Dokugakuji had just put his lunch on a plate – grilled cheese, nothing in the known universe was better than grilled cheese – when Gojyo slunk his way into the kitchen, dropped himself onto a stool on the other side of the breakfast bar, and said, “Okay, hypothetical question...”
Dokugakuji gave his brother a long, long look, munching on a carrot stick, “Does this hypothetical question have anything to do with the Freshie Slosh I told you not to go to last night, but you did anyway, though I’m not going to tell Mom and Dad because I’m a good brother?”
Gojyo had the decency to look at least vaguely guilty, “Maybe. Look, I’ll say you were right all you want later, but this is kinda serious.”
Dokugakuji leaned forward on his elbows, “Okay, shoot.”
“What do you do...if you, maybe – maybe – like someone, but you haven’t really figured it out yet, or talked to them about it, or even given them any hints – but then all of a sudden you kiss them...”
“Oh my God,” Dokugakuji didn’t even bother to hold his tongue, because this – this right here – was priceless. “You kissed Hakkai.”
Gojyo’s face turned instantly the same colour as his hair, “Maybe I did, okay that’s not -- ”
“Are you seriously having some kind of gay crisis right now in front of your gay brother, because I don’t really think that’s appropriate...”
“I’m not having a gay crisis!” Gojyo’s voice was a few octaves too high to be considered anything but blind panic. “I’m not gay, okay – not that there’s anything wrong with it – I’m bi, or something. I haven’t figured it out.” He paused for breath, waving a hand like he was trying to chase the buzzing swarm of his thoughts into order. “I don’t care that Hakkai’s a guy...it’s just...he’s been really upset about Kanan lately, and I’m worried that he wasn’t really into it, but if I say anything about it or try and do anything again he’s not going to call me on it even if he’s not into it because he doesn’t want me to stop being his friend.”
Gojyo looked so honestly upset that Dokugakuji felt bad for teasing him. Gojyo and Hakkai had been friends for years – best friends – and the possibility of losing Hakkai was probably terrifying in a way that Dokugakuji couldn’t even begin to understand.
“Please...” Gojyo stretched across the breakfast bar and grabbed the front of Dokugakuji’s T-shirt, shaking him despondently, “Tell me what to do bro. I need your help.”
Dokugakuji pried his little brother’s fingers loose from his shirt, “Man up and talk to him Gojyo. Like he’s a real human being. Tell him how you feel; ask him how he feels...”
Gojyo dropped miserably back onto his stool, “You’ve never had this problem, have you?”
“Nope, the guys are all over me. Never a shadow of a doubt.”
The doorbell rang, saving Dokugakuji from being called on his giant flaming lie. He abandoned his lunch and went to find Kougaiji standing on the porch.
“Hey Kou, what’s up?”
Kougaiji stared down at his sandals, shifting awkwardly from foot to foot. “I know it’s Saturday, and I’m sorry to bother you – but you said if I needed help with anything I could ask...and I’m sort of having trouble with this Math thing...”
“Homework, on a Saturday?” The guy was dedicated, Dokugakuji had to give him that.
Kougaiji blushed brightly, “I’ll come back...”
“No, no – come in. Are you hungry? I was just about to have lunch.”
“I’m fine, really.” As they walked into the kitchen, Gojyo scurried out, head bent low and muttering to himself. “Is your brother alright?”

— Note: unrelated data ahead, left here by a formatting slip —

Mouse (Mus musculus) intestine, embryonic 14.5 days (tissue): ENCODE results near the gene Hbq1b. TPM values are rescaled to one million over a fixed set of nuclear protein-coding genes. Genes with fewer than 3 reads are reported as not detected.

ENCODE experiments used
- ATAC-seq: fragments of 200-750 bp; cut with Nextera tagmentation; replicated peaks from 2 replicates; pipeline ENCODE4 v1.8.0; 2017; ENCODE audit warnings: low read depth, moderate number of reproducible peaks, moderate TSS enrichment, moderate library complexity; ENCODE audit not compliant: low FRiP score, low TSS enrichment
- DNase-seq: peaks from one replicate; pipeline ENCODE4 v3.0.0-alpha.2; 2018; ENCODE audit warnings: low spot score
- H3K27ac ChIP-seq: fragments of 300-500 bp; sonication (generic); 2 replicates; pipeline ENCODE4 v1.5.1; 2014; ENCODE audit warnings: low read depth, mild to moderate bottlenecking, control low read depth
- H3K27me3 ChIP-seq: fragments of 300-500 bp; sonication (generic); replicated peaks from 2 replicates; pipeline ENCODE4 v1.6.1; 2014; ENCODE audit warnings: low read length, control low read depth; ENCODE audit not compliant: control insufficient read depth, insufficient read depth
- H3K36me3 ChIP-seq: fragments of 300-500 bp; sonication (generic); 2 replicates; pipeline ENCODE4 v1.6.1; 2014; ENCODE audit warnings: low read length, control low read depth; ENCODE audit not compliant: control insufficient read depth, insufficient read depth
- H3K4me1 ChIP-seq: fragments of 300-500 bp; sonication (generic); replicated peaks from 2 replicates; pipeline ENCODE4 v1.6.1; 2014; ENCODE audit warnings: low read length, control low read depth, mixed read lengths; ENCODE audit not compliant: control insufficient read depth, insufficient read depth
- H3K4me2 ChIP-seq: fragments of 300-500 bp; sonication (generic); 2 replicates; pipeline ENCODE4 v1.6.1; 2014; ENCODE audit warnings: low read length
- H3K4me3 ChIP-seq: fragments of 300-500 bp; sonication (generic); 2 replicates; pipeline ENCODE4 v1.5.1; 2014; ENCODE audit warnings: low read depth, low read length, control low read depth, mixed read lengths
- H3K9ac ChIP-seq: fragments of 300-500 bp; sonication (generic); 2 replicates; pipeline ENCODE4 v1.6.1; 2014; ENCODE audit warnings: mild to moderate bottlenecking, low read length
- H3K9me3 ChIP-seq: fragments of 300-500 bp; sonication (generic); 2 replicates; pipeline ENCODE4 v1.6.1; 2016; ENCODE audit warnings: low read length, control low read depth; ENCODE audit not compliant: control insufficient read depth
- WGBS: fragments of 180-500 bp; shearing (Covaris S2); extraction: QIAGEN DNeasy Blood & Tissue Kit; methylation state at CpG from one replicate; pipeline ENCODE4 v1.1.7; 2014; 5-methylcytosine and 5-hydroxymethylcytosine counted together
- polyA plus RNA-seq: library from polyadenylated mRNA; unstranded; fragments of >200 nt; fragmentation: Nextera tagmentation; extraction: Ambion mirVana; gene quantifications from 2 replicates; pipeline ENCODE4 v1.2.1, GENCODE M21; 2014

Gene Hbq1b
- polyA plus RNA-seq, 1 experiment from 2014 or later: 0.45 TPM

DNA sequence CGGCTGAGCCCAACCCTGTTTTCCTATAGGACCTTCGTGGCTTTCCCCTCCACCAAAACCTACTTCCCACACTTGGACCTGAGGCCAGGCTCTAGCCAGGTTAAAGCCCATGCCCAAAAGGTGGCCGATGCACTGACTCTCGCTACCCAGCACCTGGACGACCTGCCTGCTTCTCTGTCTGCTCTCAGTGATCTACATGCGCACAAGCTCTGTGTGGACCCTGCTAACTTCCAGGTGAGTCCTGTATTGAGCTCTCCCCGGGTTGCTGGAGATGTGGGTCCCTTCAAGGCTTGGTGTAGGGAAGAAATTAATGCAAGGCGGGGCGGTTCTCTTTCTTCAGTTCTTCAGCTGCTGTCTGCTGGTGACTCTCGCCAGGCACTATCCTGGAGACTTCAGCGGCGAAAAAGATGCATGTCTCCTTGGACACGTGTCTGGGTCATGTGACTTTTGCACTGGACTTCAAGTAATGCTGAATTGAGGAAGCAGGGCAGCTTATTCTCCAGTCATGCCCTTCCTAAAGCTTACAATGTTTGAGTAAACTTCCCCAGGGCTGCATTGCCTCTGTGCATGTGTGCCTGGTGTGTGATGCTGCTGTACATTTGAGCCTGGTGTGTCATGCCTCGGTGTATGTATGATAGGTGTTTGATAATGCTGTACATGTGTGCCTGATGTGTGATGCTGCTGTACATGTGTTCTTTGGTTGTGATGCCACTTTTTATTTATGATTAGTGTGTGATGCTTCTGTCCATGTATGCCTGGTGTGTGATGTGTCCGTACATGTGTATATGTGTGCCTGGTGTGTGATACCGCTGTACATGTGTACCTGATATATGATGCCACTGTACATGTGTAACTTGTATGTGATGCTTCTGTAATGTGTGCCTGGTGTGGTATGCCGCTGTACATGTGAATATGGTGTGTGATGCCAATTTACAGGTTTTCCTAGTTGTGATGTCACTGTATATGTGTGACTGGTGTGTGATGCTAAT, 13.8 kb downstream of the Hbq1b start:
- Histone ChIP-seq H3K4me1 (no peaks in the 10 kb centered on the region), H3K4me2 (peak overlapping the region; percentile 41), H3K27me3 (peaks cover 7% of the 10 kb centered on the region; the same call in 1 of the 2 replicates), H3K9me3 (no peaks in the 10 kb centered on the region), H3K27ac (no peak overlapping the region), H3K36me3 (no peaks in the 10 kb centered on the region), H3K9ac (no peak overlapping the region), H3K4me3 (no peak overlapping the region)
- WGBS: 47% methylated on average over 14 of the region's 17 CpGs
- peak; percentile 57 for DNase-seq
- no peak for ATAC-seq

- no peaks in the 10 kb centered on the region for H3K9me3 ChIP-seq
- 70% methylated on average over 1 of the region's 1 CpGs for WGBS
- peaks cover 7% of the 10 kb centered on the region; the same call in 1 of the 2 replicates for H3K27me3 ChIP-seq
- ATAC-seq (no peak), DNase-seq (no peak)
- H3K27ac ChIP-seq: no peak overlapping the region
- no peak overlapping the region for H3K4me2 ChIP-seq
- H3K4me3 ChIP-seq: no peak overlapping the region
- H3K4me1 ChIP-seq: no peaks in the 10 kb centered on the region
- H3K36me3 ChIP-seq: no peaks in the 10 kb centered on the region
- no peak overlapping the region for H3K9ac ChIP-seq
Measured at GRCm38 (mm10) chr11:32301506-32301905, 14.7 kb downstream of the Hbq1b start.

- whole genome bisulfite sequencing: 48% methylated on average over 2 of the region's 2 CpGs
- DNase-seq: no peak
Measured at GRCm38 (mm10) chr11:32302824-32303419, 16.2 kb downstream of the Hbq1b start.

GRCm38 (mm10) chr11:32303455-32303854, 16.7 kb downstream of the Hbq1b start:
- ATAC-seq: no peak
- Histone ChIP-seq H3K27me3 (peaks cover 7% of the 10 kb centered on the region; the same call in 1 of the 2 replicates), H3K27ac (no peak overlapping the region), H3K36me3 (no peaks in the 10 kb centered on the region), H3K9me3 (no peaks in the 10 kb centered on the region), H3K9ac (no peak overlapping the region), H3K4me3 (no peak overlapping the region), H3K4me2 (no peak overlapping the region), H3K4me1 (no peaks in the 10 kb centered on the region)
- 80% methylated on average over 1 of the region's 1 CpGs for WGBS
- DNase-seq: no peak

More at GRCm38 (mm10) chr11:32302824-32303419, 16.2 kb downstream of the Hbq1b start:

“Oh, don’t worry about him,” Dokugakuji grabbed a spot at the breakfast bar, pulling his plate towards himself and motioning for Kougaiji to sit. “He’s just having a crisis. He’ll be fine in like – ten minutes.”
“Are you sure? Because I could come back later...”
Gojyo stomped back downstairs, wearing his favourite T-shirt and an expression of grim determination.
“Gojyo, tell him you’re fine.”
“I hate you Jien,” Gojyo shouted in response, slamming the door; then from outside, “you don’t even know!”
Kougaiji blinked, “Jien?”
Dokugakuji laughed, “When he was little he couldn’t get his tongue around my name – so it just became that...somehow.”
“I like it.”
“Thanks. Now what were you having trouble with?”
Kougaiji spread his textbook out on the bar, “You did proofs last year, didn’t you?”
“Oh yeah,” Dokugakuji mumbled inelegantly around a mouthful of sandwich, quickly washing it back with a gulp of iced tea. “This I can handle, no big deal. Here, lemme see.”
Kougaiji happily passed off the textbook, his hand flitting over on the way back to snatch a carrot stick from Dokugakuji’s plate. Dokugakuji grinned and bumped up against his shoulder, studying the page.
“It’s this one right here,” Kougaiji leaned in, pointing. He didn’t draw back after, just lingered there, warm against the side of Dokugakuji’s body, making it impressively hard to concentrate.
He had told Gojyo to man up, but then again, Dokugakuji was an impressively big hypocrite sometimes. That little seed of doubt in him had him skirting the edges of starting anything with Kougaiji because the what if was just too damned big.
But if Gojyo was going to man up, then he felt like he had to man up too – after all, it was pretty pathetic to be bested by your little brother.
“Kou...” he tipped his face just a little, stared at the line of Kougaiji’s jaw. “What would you do if I kissed you?”
He watched Kougaiji’s Adam’s apple bob hard as he swallowed. “I don’t know,” he said, very, very softly, like his voice was caught up in his throat, “I guess you might have to kiss me and find out.”
So he did; and yeah, it wasn’t perfect – their noses bumped and Kougaiji made a sound suspiciously like a squeak and would have fallen off his seat if Dokugakuji can’t caught him by the front of his shirt – but a little imperfection was no big deal.